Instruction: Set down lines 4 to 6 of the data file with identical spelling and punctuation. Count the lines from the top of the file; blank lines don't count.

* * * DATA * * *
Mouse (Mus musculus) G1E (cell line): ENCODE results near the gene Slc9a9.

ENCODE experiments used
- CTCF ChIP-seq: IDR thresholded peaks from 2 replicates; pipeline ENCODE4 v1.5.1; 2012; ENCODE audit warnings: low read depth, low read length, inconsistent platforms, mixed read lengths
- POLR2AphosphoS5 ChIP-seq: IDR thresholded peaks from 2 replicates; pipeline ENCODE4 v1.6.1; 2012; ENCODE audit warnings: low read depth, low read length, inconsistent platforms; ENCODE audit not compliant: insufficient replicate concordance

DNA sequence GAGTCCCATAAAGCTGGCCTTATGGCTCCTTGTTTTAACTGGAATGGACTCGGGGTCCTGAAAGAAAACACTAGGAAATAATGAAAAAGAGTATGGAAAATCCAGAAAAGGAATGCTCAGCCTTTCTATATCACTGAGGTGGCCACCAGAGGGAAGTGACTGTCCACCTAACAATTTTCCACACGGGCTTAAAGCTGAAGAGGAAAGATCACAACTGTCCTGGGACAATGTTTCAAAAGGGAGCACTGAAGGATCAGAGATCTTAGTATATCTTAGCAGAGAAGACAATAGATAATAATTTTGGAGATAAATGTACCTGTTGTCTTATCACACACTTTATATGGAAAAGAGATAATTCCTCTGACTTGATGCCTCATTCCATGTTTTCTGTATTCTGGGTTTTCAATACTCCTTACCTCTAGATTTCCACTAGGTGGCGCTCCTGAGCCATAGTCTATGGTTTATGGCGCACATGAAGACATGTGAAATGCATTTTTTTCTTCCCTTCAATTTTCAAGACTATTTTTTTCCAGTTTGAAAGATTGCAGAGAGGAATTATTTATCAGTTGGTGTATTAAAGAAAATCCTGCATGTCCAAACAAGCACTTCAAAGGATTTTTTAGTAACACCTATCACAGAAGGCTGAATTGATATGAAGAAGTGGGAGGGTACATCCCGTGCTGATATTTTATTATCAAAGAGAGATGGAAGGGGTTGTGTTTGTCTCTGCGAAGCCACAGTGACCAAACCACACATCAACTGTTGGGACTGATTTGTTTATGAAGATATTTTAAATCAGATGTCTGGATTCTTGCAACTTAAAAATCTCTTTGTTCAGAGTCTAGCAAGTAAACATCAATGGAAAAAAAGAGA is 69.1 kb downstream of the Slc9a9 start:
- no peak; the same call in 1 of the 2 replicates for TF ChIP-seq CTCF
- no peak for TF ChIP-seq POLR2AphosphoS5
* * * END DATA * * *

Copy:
- POLR2AphosphoS5 ChIP-seq: IDR thresholded peaks from 2 replicates; pipeline ENCODE4 v1.6.1; 2012; ENCODE audit warnings: low read depth, low read length, inconsistent platforms; ENCODE audit not compliant: insufficient replicate concordance

DNA sequence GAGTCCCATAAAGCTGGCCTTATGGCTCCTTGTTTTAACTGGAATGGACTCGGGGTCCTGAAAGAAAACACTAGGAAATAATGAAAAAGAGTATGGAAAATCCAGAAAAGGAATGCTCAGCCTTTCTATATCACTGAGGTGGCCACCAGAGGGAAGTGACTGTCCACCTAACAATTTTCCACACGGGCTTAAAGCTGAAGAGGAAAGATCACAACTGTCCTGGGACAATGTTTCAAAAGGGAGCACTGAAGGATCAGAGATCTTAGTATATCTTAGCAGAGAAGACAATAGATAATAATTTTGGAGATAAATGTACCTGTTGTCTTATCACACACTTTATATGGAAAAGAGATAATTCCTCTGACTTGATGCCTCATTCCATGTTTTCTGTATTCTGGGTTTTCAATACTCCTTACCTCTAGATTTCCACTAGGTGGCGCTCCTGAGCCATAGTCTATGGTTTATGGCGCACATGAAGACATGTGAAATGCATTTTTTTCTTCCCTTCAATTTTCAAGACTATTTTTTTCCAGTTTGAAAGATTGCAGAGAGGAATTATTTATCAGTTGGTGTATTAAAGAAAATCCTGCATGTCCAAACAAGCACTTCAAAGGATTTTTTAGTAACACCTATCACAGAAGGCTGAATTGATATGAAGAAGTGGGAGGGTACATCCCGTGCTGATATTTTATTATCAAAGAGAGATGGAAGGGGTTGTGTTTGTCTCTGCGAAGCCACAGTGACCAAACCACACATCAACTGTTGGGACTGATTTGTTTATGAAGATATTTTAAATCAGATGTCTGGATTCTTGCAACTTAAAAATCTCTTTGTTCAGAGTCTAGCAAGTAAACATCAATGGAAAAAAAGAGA is 69.1 kb downstream of the Slc9a9 start:
- no peak; the same call in 1 of the 2 replicates for TF ChIP-seq CTCF